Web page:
Goal 1: Eradicate extreme poverty and hunger

Goal 1: Eradicate Extreme Poverty and Hunger
Goal 1: Eradicate Extreme Poverty and Hunger
Goal 2: Achieve Universal Primary Education
Goal 2: Achieve Universal Primary Education
Goal 3: Promote Gender Equality and Empower Women
Goal 3: Promote Gender Equality and Empower Women
Goal 4: Reduce Child Mortality
Goal 4: Reduce Child Mortality
Goal 5: Improve Maternal Health
Goal 5: Improve Maternal Health
Goal 6: Combat HIV, AIDS, Malaria, and Other Major Diseases
Goal 6: Combat HIV, AIDS, Malaria, and Other Major Diseases
Goal 7: Ensure Environmental Sustainability
Goal 7: Ensure Environmental Sustainability
Goal 8: Develop a Global Partnership for Development
Goal 8: Develop a Global Partnership for Development

Poverty Reduction is lagging behind economic Growth

Africa is the world’s second fastest growing region. Poverty has declined faster since 2005 than over 1990–2005—but not fast enough to reach the target by 2015. Most workers are employed in vulnerable jobs with low wages and low productivity. High inequality in most African economies have has left poverty reduction lagging behind economic growth. Still, the continent’s growth acceleration provides it with a unique opportunity to reduce poverty and create jobs through proactive policy interventions. Creating more decent jobs faster calls for a structural transformation of African economies—with bold industrial policies that promote value addition and economic diversification.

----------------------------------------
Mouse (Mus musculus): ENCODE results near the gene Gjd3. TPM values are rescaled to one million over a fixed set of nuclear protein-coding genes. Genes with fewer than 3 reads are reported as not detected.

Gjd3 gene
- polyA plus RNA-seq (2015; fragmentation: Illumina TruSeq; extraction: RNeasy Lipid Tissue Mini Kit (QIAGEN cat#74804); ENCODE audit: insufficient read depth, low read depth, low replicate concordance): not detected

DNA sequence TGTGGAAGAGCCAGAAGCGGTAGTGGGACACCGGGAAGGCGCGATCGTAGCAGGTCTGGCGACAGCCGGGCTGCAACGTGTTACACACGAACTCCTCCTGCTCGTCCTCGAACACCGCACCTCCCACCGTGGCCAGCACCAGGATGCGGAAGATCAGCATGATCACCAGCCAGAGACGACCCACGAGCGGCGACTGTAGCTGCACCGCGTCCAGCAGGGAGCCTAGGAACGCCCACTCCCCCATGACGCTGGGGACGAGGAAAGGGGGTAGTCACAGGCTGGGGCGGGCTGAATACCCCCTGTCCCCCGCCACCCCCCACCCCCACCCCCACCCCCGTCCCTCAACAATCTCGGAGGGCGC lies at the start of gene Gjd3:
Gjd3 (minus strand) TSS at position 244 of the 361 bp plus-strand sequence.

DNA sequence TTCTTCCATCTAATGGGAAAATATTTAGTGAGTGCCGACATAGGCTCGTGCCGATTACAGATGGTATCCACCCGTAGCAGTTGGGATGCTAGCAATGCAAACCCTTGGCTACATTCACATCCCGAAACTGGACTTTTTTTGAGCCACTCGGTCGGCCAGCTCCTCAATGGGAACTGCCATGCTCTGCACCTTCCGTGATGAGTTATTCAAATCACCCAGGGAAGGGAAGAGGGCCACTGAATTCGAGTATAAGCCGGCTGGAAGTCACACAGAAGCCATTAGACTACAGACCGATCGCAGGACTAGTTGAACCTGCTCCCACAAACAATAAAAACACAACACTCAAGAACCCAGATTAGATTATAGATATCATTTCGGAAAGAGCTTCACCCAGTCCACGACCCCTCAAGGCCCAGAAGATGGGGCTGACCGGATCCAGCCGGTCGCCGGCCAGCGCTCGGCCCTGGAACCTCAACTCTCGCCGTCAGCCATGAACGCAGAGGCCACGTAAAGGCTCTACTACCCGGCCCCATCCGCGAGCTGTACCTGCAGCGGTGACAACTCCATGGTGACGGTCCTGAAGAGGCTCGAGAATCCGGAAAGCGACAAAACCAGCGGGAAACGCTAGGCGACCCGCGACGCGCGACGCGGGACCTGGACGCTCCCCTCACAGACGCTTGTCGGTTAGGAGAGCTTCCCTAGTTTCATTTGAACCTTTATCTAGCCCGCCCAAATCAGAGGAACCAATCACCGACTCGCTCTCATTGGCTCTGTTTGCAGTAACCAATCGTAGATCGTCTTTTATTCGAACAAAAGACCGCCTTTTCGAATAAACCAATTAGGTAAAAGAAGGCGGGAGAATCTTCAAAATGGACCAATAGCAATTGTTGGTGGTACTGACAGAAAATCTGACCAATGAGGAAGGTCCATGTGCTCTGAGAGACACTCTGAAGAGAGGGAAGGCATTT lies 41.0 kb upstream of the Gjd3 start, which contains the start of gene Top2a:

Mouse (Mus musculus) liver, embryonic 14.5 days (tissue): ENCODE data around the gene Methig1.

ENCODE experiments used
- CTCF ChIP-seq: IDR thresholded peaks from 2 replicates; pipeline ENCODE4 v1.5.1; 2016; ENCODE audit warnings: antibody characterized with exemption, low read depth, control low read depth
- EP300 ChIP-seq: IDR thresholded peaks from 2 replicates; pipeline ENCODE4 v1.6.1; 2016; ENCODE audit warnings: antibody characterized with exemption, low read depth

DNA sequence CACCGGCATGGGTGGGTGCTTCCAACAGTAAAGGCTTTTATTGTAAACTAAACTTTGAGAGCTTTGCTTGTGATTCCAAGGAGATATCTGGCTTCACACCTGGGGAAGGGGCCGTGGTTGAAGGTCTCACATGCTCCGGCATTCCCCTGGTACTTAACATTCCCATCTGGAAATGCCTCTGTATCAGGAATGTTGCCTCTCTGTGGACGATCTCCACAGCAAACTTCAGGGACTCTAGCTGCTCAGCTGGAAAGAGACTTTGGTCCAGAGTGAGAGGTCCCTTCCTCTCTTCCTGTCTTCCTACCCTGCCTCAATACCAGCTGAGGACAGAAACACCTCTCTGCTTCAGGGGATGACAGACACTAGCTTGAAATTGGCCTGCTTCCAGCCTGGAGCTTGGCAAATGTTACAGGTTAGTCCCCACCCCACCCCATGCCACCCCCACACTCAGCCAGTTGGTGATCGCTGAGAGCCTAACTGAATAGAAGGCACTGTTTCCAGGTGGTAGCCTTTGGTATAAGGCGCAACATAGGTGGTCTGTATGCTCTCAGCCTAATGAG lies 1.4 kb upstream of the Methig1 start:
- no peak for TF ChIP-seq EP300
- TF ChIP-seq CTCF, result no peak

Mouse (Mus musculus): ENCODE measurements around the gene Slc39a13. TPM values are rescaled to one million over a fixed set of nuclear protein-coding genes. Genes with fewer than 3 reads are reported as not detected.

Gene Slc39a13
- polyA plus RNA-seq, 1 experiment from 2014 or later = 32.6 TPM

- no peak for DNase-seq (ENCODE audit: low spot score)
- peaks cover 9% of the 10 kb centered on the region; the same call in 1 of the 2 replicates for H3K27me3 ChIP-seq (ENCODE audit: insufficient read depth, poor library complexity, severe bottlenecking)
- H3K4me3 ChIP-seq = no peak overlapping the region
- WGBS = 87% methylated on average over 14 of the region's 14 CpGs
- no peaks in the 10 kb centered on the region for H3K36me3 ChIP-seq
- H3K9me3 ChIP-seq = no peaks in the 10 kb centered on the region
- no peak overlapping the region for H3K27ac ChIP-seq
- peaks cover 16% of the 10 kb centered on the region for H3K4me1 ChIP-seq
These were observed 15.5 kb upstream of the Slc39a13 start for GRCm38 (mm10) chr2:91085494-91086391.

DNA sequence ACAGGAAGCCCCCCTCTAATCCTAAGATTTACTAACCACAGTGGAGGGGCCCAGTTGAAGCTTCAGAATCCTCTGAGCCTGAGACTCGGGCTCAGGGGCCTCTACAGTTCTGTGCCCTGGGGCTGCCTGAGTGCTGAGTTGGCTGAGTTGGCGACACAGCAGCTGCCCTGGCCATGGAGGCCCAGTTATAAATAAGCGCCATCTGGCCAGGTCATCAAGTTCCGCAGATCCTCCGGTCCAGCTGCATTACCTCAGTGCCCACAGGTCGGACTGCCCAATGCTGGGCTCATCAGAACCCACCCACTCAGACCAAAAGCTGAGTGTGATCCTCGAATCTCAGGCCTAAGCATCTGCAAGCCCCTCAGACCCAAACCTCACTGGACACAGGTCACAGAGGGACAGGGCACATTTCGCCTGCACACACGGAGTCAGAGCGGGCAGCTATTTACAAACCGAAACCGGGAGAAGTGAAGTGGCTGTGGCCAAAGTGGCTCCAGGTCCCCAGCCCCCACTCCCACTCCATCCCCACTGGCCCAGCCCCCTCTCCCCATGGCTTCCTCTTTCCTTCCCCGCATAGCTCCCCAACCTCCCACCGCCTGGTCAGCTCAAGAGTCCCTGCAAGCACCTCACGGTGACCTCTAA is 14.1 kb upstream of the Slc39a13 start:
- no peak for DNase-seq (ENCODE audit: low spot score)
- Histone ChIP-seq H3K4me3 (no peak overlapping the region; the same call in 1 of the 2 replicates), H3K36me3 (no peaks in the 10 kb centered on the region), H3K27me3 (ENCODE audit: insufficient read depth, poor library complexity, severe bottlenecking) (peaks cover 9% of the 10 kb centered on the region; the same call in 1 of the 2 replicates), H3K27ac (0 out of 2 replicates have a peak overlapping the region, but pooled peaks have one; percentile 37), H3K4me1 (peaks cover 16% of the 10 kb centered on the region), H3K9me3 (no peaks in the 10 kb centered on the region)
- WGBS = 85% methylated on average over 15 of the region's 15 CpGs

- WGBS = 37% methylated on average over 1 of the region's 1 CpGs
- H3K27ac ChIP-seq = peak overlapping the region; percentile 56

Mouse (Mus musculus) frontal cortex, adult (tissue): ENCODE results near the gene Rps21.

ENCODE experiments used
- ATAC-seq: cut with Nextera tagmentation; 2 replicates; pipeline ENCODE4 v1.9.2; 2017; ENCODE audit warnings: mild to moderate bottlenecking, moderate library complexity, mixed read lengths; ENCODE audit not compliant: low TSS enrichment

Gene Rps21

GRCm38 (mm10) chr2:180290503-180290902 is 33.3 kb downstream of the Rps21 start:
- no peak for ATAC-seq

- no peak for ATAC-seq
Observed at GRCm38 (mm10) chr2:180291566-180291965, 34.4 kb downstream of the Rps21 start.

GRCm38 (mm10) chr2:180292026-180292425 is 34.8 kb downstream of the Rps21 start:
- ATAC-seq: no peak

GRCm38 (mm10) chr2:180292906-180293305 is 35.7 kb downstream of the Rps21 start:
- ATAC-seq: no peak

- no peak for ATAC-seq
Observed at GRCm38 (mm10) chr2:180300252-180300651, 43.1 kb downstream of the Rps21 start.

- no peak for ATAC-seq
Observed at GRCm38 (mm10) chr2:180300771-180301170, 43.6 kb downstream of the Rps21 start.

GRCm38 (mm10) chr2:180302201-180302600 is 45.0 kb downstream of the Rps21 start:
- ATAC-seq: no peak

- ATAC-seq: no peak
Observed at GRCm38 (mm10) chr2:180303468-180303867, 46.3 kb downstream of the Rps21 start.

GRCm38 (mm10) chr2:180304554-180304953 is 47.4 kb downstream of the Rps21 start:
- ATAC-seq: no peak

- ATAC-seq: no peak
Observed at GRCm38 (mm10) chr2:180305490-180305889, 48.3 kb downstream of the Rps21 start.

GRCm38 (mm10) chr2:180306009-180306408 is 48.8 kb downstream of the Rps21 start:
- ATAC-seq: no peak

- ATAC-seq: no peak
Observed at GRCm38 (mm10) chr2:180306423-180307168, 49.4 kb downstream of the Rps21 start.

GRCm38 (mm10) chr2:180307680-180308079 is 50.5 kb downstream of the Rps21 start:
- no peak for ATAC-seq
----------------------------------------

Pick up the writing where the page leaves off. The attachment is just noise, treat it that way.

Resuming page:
Food price hikes and the recurring droughts in the Sahel and the Horn of Africa are among key factors accounting for slow progress in nutrition levels

The performance of African countries on reducing hunger varies markedly. Over 1990–2012, 3 countries reduced hunger by 50 per cent or more (Ghana, the Democratic Re¬public of the Congo and Mauritania); 19 reduced hunger 20.0–49.9 per cent and 13 reduced hunger 0.0–19.9 per cent. Five countries (Burundi, Swaziland, Comoros, Cote d’Ivoire and Botswana) experienced setbacks.